You are the CEO of the executive branch of our government. That means more than just putting an attractive face on the company. You’re there to inform and rally the troops, establish a vision, set specific goals, and lay out a plan for reaching or exceeding those goals. When somebody falls out of line, you’re supposed to give ’em the what for. The CEO explains: “Okay, team, here’s what we’re up against. This is where I want us to be in a year’s time; and this is how we’re gonna get there.” The next declaration should be, “Anybody who is unwilling to go along with the program is welcome to jump ship now, cause we’re settin’ sail!”

A year ago, you and I both naively believed we were poised to bring long-opposing factions together to solve very real problems. So much for that lofty notion. After only 11 months, the wall of division is twice as high. Had I not been a fan of The West Wing, I would likely be catatonic with disillusionment, paralyzed by cynicism. (Watching weekly, as a fictional president’s ideals were shattered to bits by the political forces and special interests that shape—and mangle—our laws, I came to realize that even the tiniest victory is cause for hooting and hollering.)

Unfortunately, at this juncture, we have very little to celebrate. We’re still enmeshed in two very expensive overseas conflicts and continue questionable activities under the banner of national security. We’re still hopelessly dependent on foreign oil and further indebted to foreign investors. The environment remains threatened, while China is already gaining the upper hand in green technology. (At this rate, it won’t be long before we’ll have to borrow money from the Chinese to buy the equipment we need to become energy independent—from the Chinese. That is some kinda irony!) Wall Street can still speculate on hedge funds, derivatives, and credit default swaps—without recrimination. Our infrastructure still crumbles. State coffers are empty. Public education continues to fall short, and college is even further out of reach for too many. Meanwhile, political demagogues, overtly biased pundits, and extremist activist groups are spouting louder and more blatant lies.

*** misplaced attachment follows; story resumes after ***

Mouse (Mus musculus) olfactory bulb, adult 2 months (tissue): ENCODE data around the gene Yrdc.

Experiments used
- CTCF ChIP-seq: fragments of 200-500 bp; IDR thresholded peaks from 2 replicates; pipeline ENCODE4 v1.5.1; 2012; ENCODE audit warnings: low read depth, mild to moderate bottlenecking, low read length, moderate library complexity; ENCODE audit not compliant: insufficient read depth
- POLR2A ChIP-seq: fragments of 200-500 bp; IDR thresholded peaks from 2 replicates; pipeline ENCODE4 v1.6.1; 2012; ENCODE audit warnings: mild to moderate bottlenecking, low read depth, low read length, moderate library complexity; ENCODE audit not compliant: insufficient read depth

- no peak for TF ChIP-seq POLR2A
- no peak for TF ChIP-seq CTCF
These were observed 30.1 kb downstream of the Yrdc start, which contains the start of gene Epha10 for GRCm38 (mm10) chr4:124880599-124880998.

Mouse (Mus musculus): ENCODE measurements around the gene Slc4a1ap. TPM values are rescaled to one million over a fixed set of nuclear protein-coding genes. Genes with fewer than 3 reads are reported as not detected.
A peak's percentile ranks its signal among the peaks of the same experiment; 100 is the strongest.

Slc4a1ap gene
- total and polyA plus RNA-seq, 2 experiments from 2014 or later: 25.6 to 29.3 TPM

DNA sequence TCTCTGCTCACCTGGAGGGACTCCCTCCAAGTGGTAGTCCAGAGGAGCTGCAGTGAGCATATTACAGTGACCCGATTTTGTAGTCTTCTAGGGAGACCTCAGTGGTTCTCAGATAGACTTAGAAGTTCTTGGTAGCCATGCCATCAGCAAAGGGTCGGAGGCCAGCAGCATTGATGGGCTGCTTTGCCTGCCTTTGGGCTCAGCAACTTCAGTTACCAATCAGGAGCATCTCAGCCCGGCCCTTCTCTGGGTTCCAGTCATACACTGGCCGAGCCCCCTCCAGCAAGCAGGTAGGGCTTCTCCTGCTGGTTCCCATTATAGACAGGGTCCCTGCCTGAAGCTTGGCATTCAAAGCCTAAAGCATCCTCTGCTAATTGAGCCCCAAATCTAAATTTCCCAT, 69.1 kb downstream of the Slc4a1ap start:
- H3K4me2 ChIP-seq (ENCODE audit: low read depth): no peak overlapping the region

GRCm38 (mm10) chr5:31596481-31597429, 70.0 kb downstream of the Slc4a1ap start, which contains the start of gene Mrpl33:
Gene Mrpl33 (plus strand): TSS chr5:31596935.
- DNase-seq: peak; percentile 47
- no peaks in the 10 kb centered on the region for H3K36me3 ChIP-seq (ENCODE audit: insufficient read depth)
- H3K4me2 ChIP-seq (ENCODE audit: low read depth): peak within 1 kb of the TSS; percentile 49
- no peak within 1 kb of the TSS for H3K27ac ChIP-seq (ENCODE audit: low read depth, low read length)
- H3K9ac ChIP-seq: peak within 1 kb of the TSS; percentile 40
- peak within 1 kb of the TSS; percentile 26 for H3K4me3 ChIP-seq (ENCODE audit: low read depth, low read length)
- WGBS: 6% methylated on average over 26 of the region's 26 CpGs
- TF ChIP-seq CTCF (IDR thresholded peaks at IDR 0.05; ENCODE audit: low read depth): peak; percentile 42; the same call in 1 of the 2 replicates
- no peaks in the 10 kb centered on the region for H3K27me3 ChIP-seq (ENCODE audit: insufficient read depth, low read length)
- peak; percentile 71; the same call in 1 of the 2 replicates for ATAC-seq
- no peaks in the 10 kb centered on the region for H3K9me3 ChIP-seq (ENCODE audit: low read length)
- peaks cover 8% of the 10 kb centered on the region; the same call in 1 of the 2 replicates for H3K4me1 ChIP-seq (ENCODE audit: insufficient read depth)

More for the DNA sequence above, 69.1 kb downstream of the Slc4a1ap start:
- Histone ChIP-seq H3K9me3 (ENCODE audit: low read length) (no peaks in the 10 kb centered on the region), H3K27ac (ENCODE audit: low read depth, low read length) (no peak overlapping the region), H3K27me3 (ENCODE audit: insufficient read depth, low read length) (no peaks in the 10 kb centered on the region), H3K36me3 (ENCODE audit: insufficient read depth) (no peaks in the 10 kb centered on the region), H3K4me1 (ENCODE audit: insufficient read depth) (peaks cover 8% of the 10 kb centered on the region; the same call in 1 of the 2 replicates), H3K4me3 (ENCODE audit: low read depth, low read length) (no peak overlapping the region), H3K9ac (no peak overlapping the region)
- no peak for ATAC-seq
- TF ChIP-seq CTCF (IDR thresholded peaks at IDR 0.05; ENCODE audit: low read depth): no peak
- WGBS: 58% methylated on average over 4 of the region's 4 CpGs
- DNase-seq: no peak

If I can speak honestly and very personally here, what it all boils down to is this: you’re too damned nice, too conciliatory, too namby pamby. What do you believe in? Tell us! Put yourself on the line for something—please! I want to see you holding Ben Nelson up to the camera by his ears, the way LBJ did those beagles. I want to see you dragging Joe Lieberman out of the Senate chambers and boxing his Huckleberry-Hound jowls. Forget that bunch on other side of the aisle. Regardless of all the pretty words and big-toothed smiles, they are all out to place stumbling blocks in your path, water down your agenda, and render you impotent. Ultimately, all they care about is watching you fail—no matter what that failure may cost this fragile nation.

I just hope it’s not already too late, and that you are capable of growing quickly into this job. True leadership is called for—Now! Forget the group hug, Mr. President. We both know it ain’t gonna happen.

I wish you and yours a much happier and much more successful New Year,

Rand Bishop

Nashville, TN 37212